Charles Schulz’s Peanuts is the first comic strip I ever gave a moment’s thought to. From kindergarten age, I just loved it; today, I believe it’s what set me on the path to becoming a cartoonist myself.
In my teen years, although I still read Peanuts every day, my cartooning focus shifted over to Spiderman and his beefy colleagues. In my early 20s, though, I got obsessed with Peanuts all over again. Recognizing it as a brilliant body of work, I gathered up all the Peanuts collections I could find — the most common being the Fawcett Crest paperbacks that every kid in the ’60s and ’70s read.
At some point, when I was in my 30s, I stuffed a crisp copy of The Wonderful World of Peanuts (the very first Fawcett paperback) into my suit pocket and started diligently carrying it around with me everywhere. To me, Peanuts was so important that this collection was like a bible. For 15 years or so, each morning before I went out the door, I switched The Wonderful World of Peanuts from one pocket to another.
Over time, the book’s cover came off — so I stuffed them into the guts. The spine split and crumbled, requiring the addition of an elastic band. Pages tore and yellowed and frayed. The messier it got, the more magic this object acquired. If other ephemera found its way between the pages — a movie stub for The Magnificent Ambersons, a photo of my dad, neither of which I remember inserting — then I knew that removing them was taboo.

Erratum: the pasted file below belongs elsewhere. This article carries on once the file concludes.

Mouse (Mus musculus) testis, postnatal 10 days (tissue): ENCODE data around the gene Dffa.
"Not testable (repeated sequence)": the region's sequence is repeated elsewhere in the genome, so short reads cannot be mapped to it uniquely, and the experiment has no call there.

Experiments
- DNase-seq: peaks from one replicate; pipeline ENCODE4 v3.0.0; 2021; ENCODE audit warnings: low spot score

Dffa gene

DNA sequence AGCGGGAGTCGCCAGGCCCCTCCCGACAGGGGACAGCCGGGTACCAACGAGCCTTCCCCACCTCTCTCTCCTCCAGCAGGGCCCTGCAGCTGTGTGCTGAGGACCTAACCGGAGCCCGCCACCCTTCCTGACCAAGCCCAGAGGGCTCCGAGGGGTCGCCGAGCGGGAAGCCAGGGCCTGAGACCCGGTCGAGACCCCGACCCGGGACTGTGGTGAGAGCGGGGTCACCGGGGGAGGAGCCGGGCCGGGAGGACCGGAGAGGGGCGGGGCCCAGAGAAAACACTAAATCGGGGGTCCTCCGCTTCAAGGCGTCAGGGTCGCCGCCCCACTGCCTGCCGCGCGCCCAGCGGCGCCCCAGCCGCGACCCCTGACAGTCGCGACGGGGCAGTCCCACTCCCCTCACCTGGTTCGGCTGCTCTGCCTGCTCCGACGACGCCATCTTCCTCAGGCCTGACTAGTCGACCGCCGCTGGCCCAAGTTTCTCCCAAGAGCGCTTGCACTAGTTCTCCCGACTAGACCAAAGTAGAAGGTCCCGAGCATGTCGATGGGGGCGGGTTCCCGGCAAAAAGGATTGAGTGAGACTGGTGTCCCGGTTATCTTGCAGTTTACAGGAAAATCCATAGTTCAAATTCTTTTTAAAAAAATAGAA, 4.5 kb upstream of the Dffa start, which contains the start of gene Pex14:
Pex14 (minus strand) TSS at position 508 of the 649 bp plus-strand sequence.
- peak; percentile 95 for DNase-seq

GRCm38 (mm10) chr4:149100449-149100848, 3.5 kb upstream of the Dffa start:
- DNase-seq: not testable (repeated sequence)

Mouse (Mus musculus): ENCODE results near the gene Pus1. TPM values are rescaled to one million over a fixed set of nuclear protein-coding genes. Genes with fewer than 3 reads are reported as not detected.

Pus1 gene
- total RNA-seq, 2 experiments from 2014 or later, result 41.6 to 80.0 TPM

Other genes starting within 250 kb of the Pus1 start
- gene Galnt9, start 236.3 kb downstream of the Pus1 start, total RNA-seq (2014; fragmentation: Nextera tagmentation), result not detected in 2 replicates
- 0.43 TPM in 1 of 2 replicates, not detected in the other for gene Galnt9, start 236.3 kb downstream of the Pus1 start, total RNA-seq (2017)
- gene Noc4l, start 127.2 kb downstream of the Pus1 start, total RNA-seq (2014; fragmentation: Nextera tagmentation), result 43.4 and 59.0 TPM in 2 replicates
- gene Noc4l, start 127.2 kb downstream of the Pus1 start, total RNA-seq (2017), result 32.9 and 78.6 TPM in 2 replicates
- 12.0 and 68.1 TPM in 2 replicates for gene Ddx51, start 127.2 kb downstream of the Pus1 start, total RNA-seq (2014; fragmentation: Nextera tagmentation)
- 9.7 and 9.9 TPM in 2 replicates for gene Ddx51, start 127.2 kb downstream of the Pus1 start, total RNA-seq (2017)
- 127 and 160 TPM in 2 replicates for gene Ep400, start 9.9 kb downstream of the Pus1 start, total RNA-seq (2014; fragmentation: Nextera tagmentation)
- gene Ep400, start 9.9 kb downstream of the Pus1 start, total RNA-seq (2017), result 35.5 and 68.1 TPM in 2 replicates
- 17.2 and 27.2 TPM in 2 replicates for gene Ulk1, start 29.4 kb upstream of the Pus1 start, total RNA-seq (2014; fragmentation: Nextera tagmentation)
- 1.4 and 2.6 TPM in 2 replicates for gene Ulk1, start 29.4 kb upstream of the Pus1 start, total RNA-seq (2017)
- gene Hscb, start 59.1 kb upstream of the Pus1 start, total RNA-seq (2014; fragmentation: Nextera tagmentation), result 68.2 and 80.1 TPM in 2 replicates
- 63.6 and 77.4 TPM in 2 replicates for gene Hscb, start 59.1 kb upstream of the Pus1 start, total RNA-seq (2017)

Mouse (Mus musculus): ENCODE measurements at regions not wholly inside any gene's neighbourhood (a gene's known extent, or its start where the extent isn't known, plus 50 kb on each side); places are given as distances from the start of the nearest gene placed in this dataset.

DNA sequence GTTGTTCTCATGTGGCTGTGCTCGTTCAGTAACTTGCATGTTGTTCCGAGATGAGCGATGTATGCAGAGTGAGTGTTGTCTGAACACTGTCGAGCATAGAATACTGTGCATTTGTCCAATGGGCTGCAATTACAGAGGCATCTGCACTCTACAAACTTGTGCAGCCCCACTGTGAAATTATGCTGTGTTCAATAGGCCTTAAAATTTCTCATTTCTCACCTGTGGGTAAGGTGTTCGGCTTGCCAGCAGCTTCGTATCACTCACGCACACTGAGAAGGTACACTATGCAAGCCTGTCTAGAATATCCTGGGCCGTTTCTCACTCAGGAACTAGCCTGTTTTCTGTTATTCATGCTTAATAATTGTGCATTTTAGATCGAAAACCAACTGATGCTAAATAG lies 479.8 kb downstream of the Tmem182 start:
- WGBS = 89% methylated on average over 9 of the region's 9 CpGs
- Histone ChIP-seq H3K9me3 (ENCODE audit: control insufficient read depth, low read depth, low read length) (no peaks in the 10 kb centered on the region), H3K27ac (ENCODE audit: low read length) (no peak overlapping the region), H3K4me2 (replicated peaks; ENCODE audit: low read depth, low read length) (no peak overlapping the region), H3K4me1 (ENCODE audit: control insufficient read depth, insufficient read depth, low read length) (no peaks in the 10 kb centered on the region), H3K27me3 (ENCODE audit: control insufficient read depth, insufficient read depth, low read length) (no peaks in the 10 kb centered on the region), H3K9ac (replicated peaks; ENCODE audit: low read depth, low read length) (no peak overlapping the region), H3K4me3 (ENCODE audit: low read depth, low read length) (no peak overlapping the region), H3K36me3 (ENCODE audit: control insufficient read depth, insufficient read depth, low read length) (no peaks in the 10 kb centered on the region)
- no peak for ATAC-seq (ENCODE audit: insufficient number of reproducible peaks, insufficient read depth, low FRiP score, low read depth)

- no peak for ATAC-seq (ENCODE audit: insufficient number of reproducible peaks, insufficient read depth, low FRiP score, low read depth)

When I went to Santa Rosa to propose the Complete Peanuts book collections to Jean Schulz — which were published by Fantagraphics beginning in 2004 — The Wonderful World of Peanuts was in my pocket. Maybe that’s why it had been in my pocket for so long, in anticipation of the day when that project would be set in motion.
One day, a few years ago, I stopped carrying the book. I left it home, and that was that. I didn’t set it aside carefully, just forgot about it. However, when I came across it recently, I finally recognized the object’s power. Today it’s displayed reverentially in my studio — a mysterious relic created by routine, familiarity, and sentimentality.